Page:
A new bill could make menstrual products more accessible to students throughout Virginia

A bill from Sen. Jennifer Boysko (D-Fairfax) aims to make menstrual products more accessible to students in public schools. (WYDaily/Wikimedia Commons)

Young women in public schools across Virginia might have easier access to menstrual supplies soon.

bill from Sen. Jennifer Boysko (D-Fairfax) aims to make menstrual supplies, such as tampons and pads, available to students at all times in public school bathrooms. These supplies would be available at no cost to students enrolled in fifth through 12th grade. 

“Girls have periods and that’s okay,” Boysko said. “People should understand it’s a part of life.”

The bill passed through the Virginia Senate in January and passed through the Committee on Education on Wednesday, according to Virginia’s Legislative Information System.

York County School Division and Williamsburg-James City County Public Schools said they would comply when it becomes law.

“The York County School Division recognizes the needs that may occur for students in regards to various personal hygiene products and currently offers products in our school clinics,” Katherine Goff, spokeswoman for the district, wrote in an email.

Eileen Cox, spokeswoman for WJCC, said the school district also provides products in clinics and supports the health and wellness of female students.

Both districts provide the products to students for free.

Boysko said she has been active in the menstrual equity sphere for a number of years and found the topic of supplies in school to be close to her heart.

“I can remember being a preteen and being horrified when I got my period in fifth grade,” she said. “Having products available in the bathroom relieves that embarrassment.”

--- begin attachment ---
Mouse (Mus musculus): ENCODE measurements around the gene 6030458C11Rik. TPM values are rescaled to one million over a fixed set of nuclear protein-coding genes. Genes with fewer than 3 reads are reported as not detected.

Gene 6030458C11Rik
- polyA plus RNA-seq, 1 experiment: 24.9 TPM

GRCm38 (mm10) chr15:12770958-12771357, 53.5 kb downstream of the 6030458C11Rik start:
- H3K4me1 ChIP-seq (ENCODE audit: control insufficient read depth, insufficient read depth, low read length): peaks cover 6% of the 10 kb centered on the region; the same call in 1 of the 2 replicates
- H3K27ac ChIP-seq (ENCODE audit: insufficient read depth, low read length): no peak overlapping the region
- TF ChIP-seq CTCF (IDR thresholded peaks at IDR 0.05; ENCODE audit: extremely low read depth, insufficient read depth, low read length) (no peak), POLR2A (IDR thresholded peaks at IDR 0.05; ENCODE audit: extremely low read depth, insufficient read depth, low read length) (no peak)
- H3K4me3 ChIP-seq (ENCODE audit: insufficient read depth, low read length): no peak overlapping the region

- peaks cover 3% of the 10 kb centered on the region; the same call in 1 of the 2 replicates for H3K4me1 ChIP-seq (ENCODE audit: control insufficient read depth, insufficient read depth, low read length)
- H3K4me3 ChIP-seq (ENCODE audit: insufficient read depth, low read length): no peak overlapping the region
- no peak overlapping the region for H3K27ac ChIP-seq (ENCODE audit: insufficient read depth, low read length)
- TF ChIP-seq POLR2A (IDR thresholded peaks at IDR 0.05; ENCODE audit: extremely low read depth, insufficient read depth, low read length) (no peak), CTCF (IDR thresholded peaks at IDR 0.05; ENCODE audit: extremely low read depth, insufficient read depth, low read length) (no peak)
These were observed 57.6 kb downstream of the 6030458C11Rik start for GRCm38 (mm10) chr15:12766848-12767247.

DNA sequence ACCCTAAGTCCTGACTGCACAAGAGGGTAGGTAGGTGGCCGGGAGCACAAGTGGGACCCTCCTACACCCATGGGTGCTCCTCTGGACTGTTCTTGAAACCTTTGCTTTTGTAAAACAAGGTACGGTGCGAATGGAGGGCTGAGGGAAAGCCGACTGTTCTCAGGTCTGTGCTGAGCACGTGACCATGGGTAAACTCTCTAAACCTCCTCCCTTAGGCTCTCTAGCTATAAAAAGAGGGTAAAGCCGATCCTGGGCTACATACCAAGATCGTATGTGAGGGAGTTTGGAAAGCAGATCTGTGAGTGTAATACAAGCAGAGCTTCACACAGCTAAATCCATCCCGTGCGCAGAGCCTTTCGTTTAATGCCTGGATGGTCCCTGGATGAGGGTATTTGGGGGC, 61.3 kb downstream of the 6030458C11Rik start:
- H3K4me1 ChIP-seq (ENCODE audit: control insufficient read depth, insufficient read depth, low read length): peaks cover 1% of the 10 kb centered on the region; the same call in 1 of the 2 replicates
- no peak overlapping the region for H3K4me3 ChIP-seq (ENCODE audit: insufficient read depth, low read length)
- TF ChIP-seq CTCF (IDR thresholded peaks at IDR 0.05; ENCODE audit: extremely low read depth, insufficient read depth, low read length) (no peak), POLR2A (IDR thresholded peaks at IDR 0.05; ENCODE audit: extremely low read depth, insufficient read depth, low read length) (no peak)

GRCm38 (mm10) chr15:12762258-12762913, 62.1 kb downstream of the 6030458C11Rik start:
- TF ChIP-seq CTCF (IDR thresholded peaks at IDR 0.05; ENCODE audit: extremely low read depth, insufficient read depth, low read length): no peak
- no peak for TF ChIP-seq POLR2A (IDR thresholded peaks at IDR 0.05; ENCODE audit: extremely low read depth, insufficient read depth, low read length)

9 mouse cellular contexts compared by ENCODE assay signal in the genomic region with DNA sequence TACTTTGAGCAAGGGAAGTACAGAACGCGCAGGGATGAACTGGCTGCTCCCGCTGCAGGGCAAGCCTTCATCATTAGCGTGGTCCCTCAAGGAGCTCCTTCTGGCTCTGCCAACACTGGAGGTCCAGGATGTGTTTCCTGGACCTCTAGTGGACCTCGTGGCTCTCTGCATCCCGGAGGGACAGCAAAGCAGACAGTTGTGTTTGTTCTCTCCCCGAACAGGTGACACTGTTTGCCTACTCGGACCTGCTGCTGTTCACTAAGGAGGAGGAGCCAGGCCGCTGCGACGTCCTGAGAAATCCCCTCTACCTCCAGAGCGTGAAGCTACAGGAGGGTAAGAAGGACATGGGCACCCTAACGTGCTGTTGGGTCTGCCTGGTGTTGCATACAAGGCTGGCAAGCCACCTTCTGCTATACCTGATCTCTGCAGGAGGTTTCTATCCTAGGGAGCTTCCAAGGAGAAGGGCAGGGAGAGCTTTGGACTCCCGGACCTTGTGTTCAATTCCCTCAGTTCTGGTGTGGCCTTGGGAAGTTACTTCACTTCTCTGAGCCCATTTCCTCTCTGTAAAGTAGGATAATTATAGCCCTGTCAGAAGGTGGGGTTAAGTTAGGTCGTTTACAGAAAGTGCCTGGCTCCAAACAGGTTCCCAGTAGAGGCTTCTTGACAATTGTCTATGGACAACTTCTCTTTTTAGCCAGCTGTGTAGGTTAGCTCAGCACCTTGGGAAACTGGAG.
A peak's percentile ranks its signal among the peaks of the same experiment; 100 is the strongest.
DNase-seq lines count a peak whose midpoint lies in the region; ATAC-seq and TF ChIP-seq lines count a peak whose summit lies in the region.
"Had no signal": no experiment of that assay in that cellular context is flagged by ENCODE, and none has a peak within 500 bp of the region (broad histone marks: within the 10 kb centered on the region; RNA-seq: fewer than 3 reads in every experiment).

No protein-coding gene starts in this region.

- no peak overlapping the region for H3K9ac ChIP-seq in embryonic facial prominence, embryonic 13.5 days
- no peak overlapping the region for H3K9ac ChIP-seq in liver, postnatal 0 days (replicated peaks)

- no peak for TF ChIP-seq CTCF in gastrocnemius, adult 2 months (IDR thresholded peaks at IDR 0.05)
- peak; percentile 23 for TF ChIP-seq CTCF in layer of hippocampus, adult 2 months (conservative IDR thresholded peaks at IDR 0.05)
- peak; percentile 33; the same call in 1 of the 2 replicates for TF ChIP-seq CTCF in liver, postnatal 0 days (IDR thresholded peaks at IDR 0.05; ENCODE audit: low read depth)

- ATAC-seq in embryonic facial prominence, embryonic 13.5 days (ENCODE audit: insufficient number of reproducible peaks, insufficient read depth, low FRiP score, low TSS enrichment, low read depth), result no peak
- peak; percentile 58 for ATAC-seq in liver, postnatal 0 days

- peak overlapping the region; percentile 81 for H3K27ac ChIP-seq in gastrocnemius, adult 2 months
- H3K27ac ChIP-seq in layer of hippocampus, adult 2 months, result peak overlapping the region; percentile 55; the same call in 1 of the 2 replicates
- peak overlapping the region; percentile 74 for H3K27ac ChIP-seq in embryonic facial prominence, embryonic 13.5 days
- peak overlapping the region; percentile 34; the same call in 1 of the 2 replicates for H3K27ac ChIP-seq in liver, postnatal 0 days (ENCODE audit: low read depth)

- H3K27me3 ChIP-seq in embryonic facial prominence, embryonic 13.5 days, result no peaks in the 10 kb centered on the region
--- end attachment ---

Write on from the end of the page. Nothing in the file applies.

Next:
While most schools offer the products for students in the nurses’ offices, Boysko said it can still cause anxiety and embarrassment for a young menstruating student to have to consistently ask for a pass to see the nurse.

According to the “State of the Period” study from Thinx and PERIOD, a majority of teens reported feeling shame or embarrassment about their periods which makes the school day more difficult when they’re menstruating. 

“So students, which includes young girls and trans youth, have to navigate complex barriers to access menstrual supplies,” said Shaheen Khurana, an advocate with Virginia Menstrual Equity Coalition. “This can lead to absence from school, missed instruction, stained clothing [and more].”

Not only does this bill hope to eliminate the awkward barriers between students and accessing necessary products, but it aims to provide more resources for young women that can’t afford the products to begin with. 

For example, the State of the Period study showed one in five teens have difficulty in affording menstrual products which can relate to poor health care practices, such as wearing a tampon or pad for longer than recommended. 

But the bill still brings forward the question: why is menstruation still something that needs to be addressed?

“I think that people who are in decision-making positions have primarily been people who don’t menstruate,” Boysko said. “And as we have a more diverse group of leaders with different experiences, like women, these things come to the forefront because we’ve lived it.”

The concept of accessibility in menstrual products is a crucial component to the overall women’s empowerment movement, Khurana added, and this means also addressing the menstrual equity as a whole. 

According to the American Civil Liberties Union, access to these products is an equity issue because people across the country suffer from lack of access because of government policies that impose sales taxes or exempt menstrual products from public health programs.

Khurana said part of the issue when discussing the bill is considering the cost it would add to a school district but there are creative solutions, such as donations and working with nonprofits, that would address the problem.

Most importantly, she said the bill will help people understand menstruation products as a topic that needs to be normalized.

“We look at it from a perspective of having your periods of menstruation as a physical necessity,” Khurana said. “No one asks how much you spend on toilet paper, so why would you ask that for menstrual products.”

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